Data on precision and accuracy

Regular collaborative trials on amino acid analysis have been conducted for many years by different organizations, and quality assurance of this kind is indeed obligatory today if a laboratory wishes to become accredited, however these results are not published. Organizations that are accessible to all laboratories are AAFCO (USA) with monthly ring tests, Bipea (France) and KDLL (Netherlands) with four to eight samples per year. The results of these and other organizations, which are unfortunately not accessible, provide a more accurate Indication of the state of the art in amino acid analysis than published collaborative trials, which are mostly concerned with method design and standardization. Table 2.2 gives an overview of some published results from literature sources described above, mostly relating to the adoption of official methods by AOAC International or the EU Commission. One of the reasons for the somewhat lower precision of the assay of total concentrations of sulphur-containing amino acids is the prior oxidation in the protein, which introduces additional variation in sample preparation; another reason is due to their almost universally low concentrations of only 0.6-3% in the protein, causing small peaks and greater peak integration errors. Moreover, in IEC cys-teic acid elutes almost in the dead volume of the column, confining matrix interferences to this area. Due to the simplicity of the extraction, analysis of supplemented amino acids gives lower CV than determination of total concentrations. Within-laboratory repeatability CVr are always better by a factor of about 2-5 than the reproducibility CVR between laboratories because the random error is inevitably greater in the latter due to different equipment, handling and calibration. The accuracy and precision of standard methods of amino acid analysis are adequate for the requirements of the feed industry provided that the laboratories are continuously monitored by ring tests and comparisons.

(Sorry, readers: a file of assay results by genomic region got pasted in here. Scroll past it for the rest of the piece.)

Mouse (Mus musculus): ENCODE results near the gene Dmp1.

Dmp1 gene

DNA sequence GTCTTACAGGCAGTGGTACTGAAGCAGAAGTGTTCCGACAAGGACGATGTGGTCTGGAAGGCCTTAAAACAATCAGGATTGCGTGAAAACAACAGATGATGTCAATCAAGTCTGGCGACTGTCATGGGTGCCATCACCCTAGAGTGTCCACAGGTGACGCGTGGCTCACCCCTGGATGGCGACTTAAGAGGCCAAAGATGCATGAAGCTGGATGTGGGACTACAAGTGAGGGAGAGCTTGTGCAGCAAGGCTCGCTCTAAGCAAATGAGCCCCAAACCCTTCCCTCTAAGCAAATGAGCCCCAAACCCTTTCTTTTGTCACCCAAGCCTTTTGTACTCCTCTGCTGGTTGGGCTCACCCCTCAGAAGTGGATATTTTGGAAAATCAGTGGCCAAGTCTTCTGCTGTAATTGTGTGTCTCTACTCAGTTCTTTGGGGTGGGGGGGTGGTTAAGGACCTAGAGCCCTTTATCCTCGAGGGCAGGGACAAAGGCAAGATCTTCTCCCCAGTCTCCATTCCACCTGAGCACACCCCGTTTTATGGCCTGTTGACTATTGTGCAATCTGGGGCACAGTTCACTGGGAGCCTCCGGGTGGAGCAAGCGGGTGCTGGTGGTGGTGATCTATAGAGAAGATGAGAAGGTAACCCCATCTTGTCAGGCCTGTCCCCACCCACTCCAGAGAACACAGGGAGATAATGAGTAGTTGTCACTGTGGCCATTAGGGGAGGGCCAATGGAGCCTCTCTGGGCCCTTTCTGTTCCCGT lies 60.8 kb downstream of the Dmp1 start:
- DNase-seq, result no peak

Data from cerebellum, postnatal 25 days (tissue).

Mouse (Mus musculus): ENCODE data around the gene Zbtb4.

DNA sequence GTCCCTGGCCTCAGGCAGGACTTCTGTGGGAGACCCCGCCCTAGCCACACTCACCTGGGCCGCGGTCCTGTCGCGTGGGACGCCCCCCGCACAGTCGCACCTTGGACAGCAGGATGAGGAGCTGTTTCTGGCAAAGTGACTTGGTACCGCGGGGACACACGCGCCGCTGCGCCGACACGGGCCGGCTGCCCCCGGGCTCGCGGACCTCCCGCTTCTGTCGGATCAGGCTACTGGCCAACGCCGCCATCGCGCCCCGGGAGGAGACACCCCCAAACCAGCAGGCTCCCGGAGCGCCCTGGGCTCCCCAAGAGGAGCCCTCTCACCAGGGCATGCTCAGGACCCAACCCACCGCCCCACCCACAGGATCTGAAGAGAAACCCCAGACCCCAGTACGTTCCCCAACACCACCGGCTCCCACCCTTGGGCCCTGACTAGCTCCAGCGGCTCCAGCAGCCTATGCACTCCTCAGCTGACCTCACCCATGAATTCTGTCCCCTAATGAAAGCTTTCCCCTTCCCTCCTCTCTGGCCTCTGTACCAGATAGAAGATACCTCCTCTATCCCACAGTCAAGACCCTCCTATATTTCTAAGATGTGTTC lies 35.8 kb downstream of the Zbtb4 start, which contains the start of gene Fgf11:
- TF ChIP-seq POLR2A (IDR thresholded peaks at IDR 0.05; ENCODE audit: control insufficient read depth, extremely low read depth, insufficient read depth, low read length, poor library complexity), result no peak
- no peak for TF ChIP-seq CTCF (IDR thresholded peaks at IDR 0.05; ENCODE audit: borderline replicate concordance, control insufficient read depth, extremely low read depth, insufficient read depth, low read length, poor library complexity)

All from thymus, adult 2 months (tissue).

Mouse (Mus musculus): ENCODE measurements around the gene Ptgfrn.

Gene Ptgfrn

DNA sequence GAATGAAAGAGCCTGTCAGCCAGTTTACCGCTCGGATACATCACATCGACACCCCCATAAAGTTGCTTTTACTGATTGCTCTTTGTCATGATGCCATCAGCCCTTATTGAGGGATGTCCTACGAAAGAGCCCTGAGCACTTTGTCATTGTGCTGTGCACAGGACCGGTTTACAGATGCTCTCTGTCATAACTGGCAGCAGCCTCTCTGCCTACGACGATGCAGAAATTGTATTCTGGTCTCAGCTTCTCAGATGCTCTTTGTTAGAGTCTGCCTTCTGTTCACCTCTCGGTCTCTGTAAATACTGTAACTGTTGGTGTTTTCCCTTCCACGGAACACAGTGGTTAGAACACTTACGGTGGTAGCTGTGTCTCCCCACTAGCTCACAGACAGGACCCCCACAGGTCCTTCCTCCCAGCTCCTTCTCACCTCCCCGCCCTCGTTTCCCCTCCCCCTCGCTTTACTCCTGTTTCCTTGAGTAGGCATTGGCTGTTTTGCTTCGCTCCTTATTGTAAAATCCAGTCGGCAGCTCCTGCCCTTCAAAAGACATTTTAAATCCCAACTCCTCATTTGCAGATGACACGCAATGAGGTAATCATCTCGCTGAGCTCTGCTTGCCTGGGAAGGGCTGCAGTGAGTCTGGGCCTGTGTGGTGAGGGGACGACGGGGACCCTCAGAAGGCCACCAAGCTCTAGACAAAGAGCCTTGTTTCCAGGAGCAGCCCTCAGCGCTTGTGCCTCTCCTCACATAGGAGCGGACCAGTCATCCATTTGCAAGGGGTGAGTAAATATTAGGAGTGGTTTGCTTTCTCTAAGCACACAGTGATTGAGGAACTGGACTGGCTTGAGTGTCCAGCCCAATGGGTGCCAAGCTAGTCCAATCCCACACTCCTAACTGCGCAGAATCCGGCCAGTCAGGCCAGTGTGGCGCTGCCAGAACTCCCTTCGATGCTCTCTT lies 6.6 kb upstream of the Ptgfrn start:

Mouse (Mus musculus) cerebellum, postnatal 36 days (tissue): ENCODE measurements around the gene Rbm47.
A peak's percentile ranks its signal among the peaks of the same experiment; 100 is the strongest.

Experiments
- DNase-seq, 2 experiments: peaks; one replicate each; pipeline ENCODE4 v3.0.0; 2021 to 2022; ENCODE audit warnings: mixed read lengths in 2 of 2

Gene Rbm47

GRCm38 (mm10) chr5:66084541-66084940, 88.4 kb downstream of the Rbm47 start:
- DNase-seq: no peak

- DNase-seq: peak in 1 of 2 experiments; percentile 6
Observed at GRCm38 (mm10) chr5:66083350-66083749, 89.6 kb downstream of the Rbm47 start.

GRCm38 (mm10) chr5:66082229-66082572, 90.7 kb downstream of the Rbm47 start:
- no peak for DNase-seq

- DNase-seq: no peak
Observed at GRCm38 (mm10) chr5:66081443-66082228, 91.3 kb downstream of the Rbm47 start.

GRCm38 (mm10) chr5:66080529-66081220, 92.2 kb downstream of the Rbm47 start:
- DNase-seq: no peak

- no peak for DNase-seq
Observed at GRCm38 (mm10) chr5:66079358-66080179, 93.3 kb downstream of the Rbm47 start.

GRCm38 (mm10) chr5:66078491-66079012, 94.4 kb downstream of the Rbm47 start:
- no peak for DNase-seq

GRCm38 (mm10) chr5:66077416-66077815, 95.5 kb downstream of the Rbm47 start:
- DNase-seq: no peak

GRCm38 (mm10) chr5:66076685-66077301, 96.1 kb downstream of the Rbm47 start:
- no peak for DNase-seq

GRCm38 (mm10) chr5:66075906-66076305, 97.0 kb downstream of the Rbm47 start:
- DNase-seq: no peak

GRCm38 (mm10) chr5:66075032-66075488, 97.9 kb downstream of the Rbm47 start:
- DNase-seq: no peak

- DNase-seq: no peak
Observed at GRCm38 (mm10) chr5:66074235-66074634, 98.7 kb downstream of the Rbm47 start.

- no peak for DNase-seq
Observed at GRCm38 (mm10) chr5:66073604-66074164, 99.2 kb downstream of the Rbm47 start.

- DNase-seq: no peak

0 0

Post a comment